Pregnancy: Eating Healthy for 2 (cont.)

To help make sure you know what you need -- and what you should avoid -- Heller and Ashton helped put together the following guide.

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The 5 Foods to Avoid During Pregnancy

No. 1: Alcohol

In the not-so-distant past some doctors suggested moderate drinking during pregnancy might be OK. Not anymore. In an advisory issued by the U.S. government in February 2005, U.S. Surgeon General Richard H. Carmona, MD, MPH, issued a warning that no amount of alcohol can be considered safe during pregnancy.

The reason, says Ashton is that "no one knows if there is a threshold for alcohol in pregnancy, and if there is, what it is, so it's better to just not drink any at all."

What doctors do know: Alcohol increases a baby's risk of fetal alcohol spectrum disorder (FASD) -- a series of developmental problems that can affect a child's ability to learn throughout their lifetime. In its most extreme form fetal alcohol syndrome (FAS) can cause varying degrees of birth defects and mental retardation.

Ashston says a rarer set of problems -- Fetal Alcohol Effects -- is also a risk.

"There's a whole spectrum of ways alcohol can affect the fetus -- it may not be a full-blown FAS but there may be low birth weight, small stature, a range of possible side effects," Ashton tells WebMD.

If your pregnancy was a surprise -- and you unknowingly consumed alcohol during the first several weeks after conception -- experts say don't panic. If you stop drinking the moment you discover you're pregnant, and meet your daily requirement of folic acid (400 micrograms) you can dramatically decrease your baby's risk of any serious consequences.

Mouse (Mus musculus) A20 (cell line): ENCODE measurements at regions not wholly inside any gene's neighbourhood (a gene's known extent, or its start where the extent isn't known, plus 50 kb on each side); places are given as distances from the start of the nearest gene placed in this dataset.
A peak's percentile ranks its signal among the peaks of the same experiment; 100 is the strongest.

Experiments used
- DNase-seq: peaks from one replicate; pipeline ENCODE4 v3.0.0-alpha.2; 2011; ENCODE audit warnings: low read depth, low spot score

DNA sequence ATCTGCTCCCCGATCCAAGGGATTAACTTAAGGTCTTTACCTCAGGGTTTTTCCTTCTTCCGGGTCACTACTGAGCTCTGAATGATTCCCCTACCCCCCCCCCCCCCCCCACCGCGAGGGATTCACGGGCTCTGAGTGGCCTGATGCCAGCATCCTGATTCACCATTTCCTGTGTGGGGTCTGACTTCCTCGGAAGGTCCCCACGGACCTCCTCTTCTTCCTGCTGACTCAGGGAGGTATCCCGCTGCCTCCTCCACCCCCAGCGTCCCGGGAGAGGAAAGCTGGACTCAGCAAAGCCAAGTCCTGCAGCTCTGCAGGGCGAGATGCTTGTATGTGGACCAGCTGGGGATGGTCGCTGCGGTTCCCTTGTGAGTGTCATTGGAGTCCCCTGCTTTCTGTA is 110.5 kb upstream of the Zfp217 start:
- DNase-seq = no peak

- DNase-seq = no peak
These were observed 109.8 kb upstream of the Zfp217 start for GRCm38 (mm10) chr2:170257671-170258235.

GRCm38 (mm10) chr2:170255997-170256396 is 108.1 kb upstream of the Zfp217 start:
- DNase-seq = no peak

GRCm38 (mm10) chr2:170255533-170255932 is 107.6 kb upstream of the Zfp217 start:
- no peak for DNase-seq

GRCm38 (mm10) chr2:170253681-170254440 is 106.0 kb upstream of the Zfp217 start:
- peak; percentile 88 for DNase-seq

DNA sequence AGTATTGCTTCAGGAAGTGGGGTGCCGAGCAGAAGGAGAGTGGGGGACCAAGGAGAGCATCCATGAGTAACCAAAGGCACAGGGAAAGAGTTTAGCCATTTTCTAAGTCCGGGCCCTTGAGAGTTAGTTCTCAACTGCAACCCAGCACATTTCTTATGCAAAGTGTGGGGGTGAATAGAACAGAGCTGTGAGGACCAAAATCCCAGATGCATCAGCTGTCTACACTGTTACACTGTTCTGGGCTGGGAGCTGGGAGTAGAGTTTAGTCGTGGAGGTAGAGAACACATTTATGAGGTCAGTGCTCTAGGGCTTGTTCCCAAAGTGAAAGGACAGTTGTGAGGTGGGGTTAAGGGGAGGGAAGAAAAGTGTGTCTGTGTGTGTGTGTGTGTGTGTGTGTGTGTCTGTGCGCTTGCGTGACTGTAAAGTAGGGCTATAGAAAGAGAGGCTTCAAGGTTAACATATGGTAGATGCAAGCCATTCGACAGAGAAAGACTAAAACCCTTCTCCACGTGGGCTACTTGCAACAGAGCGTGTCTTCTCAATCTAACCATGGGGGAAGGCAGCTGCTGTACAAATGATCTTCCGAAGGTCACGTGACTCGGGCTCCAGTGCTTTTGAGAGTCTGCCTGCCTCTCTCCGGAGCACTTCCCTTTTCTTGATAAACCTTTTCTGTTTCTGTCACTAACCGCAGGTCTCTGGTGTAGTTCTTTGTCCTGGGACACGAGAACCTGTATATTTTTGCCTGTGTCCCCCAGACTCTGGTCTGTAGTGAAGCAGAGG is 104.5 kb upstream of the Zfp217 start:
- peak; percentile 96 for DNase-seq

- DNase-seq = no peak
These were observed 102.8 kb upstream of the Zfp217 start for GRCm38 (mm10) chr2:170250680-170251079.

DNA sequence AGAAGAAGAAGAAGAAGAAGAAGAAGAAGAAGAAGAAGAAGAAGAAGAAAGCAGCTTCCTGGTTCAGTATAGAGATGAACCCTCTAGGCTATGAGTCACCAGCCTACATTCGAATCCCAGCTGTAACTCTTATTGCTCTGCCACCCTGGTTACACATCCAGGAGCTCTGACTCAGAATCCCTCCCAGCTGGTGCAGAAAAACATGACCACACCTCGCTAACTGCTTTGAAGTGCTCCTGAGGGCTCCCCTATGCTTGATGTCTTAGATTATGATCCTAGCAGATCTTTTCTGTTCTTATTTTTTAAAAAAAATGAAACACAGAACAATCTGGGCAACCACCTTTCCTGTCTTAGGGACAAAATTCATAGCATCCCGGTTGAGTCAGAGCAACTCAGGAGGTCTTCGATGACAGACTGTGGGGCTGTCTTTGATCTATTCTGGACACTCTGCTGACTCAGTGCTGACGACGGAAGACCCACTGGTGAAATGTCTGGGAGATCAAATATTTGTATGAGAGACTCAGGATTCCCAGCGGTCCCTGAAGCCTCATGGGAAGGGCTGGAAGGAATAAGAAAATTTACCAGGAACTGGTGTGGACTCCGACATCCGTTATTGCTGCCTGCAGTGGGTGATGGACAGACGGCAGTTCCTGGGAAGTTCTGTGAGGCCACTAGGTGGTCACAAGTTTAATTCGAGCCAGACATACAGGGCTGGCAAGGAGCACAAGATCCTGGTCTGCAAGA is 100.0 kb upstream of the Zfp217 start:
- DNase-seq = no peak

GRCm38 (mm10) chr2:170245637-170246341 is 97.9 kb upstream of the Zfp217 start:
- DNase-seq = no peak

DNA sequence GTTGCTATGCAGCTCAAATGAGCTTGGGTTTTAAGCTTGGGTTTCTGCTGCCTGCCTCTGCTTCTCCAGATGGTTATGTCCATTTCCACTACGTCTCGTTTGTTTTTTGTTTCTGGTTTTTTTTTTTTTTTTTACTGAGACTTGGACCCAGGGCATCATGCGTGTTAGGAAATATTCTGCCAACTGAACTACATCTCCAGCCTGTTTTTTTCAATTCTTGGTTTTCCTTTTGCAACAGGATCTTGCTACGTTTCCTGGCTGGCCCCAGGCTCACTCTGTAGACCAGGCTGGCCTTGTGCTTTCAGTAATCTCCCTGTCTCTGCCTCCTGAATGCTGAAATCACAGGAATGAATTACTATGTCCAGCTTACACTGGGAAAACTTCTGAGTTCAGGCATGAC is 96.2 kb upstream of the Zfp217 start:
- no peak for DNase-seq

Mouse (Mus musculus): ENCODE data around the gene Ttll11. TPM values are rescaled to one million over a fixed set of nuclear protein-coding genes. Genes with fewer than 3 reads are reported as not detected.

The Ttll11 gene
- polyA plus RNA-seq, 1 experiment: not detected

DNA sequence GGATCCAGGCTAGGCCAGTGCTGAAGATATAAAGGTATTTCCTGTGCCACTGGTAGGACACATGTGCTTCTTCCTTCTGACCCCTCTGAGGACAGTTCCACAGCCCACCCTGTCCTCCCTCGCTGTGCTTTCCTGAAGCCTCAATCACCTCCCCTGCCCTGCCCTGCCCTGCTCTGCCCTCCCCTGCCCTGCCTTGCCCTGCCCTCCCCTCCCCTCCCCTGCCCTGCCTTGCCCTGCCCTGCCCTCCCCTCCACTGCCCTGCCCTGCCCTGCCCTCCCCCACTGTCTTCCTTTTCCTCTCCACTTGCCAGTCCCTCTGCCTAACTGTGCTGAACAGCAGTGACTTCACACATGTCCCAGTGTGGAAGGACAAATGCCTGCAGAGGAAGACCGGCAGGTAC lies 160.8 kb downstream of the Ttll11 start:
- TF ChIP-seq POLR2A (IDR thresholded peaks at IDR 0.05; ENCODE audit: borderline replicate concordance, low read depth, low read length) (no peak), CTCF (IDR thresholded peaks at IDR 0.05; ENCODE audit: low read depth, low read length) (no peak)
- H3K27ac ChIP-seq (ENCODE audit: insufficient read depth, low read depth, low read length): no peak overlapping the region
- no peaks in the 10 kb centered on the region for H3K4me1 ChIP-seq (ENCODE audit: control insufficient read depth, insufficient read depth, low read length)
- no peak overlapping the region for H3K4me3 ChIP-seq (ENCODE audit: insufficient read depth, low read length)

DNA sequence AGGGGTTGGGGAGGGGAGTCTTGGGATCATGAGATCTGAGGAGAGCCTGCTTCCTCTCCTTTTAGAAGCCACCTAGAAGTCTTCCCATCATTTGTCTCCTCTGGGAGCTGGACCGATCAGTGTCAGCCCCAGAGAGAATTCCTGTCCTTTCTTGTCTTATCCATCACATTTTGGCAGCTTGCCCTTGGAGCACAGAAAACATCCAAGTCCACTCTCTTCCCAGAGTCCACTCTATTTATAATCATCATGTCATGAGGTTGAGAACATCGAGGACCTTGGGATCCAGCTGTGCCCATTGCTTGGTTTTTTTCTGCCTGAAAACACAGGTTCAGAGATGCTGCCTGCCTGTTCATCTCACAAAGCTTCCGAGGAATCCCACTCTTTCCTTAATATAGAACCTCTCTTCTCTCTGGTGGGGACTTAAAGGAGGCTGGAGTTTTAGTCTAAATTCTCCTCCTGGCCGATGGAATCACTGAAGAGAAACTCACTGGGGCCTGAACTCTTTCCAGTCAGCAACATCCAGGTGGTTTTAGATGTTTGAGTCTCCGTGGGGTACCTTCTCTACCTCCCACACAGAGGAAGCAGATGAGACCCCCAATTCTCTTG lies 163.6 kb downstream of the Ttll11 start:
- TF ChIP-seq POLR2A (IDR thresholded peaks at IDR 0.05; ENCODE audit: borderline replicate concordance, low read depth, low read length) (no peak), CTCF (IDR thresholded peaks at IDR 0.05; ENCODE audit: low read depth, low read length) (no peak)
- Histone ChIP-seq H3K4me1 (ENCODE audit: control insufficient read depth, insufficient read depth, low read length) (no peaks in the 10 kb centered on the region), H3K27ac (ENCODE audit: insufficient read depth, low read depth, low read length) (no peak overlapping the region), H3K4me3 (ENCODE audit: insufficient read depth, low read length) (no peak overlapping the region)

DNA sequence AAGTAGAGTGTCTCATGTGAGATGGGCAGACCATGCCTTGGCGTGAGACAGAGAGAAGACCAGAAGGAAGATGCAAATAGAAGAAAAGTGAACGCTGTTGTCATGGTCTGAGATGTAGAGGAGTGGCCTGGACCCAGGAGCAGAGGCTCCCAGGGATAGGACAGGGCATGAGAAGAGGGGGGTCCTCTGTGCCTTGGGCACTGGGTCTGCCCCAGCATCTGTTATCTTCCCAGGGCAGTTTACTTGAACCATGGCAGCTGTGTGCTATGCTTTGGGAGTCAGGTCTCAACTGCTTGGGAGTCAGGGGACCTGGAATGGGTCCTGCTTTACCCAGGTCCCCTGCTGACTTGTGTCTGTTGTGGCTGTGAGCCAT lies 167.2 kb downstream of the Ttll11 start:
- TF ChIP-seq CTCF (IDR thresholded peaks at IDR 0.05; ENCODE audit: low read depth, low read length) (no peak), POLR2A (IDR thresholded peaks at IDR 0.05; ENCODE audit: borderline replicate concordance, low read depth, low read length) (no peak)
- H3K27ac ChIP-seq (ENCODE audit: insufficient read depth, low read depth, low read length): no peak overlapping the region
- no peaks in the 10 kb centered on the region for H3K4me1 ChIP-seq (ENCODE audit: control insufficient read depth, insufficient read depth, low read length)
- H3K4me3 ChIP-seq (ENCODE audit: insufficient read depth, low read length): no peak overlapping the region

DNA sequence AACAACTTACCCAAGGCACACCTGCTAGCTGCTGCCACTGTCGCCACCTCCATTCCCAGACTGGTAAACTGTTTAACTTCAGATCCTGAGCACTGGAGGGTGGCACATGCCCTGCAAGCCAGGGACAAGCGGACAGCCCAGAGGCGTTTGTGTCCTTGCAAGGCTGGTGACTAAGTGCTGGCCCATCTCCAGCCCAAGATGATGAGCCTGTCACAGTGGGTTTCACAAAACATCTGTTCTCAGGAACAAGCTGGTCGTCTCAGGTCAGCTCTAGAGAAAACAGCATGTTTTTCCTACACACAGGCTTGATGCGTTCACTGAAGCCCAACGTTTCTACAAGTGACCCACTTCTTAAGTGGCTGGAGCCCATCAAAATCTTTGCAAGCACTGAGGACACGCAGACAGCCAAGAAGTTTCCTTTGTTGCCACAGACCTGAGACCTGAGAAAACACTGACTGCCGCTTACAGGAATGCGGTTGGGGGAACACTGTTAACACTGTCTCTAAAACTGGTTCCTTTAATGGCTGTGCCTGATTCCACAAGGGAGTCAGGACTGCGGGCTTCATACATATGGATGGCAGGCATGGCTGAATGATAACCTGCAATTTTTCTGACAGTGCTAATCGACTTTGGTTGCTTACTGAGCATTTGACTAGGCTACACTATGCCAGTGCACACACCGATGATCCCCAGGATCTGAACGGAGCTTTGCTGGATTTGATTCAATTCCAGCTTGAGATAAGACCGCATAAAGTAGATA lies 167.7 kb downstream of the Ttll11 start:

No. 2: Saccharin

While some doctors are leery about using any artificial sweetener during pregnancy, the one that is of most concern is saccharin. The reason: "It has been shown to cross the placenta and end up in your baby's bloodstream," says Heller.

This is of concern since some animal studies have shown that in high enough amounts saccharin may increase the risk of bladder cancer. Since research on monkeys has shown that a developing fetus is much less effective at clearing saccharin from the blood than an adult, at least theoretically, amounts of the artificial sweetener can build to a dangerous level.

"It's always best to err on the side of caution and avoid it," says Heller.

If you were consuming saccharin before you knew you were pregnant, don't panic. The risks are small during the early weeks of pregnancy. As long as you don't consume any more, your baby's health should not be affected.

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